A ‘no deal’ is the most likely Brexit outcome for UK

Liam Fox says the chance of a no-deal Brexit is growing, blaming the “intransigence” of the European Commission.

The international trade secretary and Brexiteer put the chance of failing to come to an agreement at “60-40”.

He told the Sunday Times that Brussels’ chief negotiator had dismissed the UK’s Chequers proposals simply because “we have never done it before”.

The UK and EU say they want agreement before the exit on 29 March 2019.

Mr Fox told the paper that he had not thought the likelihood of no-deal was higher than 50-50, but the risk had increased.

He said the EU had to decide whether to act in the economic best interests of its people, or to go on pursuing an approach determined by an obsession with the purity of its rules.

“I think the intransigence of the commission is pushing us towards no deal,” he said.

The government has been touting its plans for Brexit agreed at Chequers – the prime minister’s country residence in Buckinghamshire – to the EU and its leaders, including the French President Emanuel Macron, whom Theresa May met on Friday.

But Mr Fox claimed Michel Barnier, the EU’s chief negotiator, had already dismissed the proposals, which “makes the chance of no deal greater”.

He said: “We have set out the basis in which a deal can happen but if the EU decides that the theological obsession of the unelected is to take priority over the economic wellbeing of the people of Europe then it’s a bureaucrats’ Brexit – not a people’s Brexit – then there is only going to be one outcome.”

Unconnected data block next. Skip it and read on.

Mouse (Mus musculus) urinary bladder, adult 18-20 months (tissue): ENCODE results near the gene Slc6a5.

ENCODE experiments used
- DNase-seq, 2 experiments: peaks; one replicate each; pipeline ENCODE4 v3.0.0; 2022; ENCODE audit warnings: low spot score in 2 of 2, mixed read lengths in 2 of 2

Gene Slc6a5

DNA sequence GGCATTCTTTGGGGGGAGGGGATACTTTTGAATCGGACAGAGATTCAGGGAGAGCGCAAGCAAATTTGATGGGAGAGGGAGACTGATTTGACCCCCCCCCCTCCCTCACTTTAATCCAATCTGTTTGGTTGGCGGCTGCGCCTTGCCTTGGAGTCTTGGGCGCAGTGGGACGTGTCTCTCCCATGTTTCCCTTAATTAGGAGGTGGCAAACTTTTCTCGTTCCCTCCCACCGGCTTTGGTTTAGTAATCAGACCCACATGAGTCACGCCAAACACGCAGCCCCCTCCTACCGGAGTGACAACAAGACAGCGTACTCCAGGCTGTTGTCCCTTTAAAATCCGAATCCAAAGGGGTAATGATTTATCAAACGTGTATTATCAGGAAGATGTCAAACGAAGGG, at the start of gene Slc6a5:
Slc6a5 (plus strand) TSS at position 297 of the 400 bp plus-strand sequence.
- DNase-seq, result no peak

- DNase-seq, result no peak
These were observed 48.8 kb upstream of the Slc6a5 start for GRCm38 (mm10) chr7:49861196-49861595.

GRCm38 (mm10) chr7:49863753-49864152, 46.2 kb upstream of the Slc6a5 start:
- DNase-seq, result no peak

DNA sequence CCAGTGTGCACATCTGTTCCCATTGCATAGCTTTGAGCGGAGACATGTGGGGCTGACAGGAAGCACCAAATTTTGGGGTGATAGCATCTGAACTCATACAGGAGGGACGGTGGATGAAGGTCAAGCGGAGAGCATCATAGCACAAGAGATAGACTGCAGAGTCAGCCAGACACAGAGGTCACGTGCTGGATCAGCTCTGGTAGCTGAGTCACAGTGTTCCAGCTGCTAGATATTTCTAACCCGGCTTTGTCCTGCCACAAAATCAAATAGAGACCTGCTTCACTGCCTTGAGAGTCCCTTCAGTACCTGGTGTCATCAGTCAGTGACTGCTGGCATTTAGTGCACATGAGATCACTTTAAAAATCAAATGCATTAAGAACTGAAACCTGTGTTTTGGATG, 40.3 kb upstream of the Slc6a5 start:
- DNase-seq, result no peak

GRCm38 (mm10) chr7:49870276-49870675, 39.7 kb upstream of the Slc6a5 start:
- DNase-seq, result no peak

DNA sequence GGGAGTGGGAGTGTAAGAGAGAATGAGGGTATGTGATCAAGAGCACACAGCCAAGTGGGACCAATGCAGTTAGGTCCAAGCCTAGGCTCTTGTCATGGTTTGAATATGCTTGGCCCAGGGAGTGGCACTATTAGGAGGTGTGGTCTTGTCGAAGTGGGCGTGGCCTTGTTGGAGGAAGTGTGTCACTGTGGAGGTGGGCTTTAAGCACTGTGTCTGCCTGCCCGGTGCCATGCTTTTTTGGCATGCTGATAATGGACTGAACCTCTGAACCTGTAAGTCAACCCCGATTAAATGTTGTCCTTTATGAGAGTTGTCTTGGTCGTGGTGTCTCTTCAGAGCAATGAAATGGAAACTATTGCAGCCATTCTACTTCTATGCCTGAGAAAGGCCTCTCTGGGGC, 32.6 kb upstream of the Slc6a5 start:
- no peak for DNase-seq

Mr Fox said if the EU did not like the proposal, they should “show us one that they can suggest that would be acceptable to us”.

He added: “It’s up to the EU27 to determine whether they want the EU Commission’s ideological purity to be maintained at the expense of their real economies.”

A survey of UK businesses found that half of those that responded believe Brexit will trigger a drop in revenue in 2019 according to new research by MHR Analytics, the specialist provider of business intelligence and analytics solutions.

The findings are contained in a new report published today entitled ‘Business Insight: The Data Surge’ which contains detailed polling of 200 senior decision-makers in large and medium sized UK businesses about their investment plans.

When asked which factor was most likely to trigger a drop in revenue for 2019, the majority believed it would be Brexit at 57 per cent.

Nick Felton, SVP at MHR Analytics comments: “It’s clear that businesses are braced for significant turbulence next year and are planning major investment in key areas to power through an anticipated drop in revenues. Despite these fears, companies are adopting a combative approach to this problem, with departments such as IT, marketing and sales all set for a cash injection.”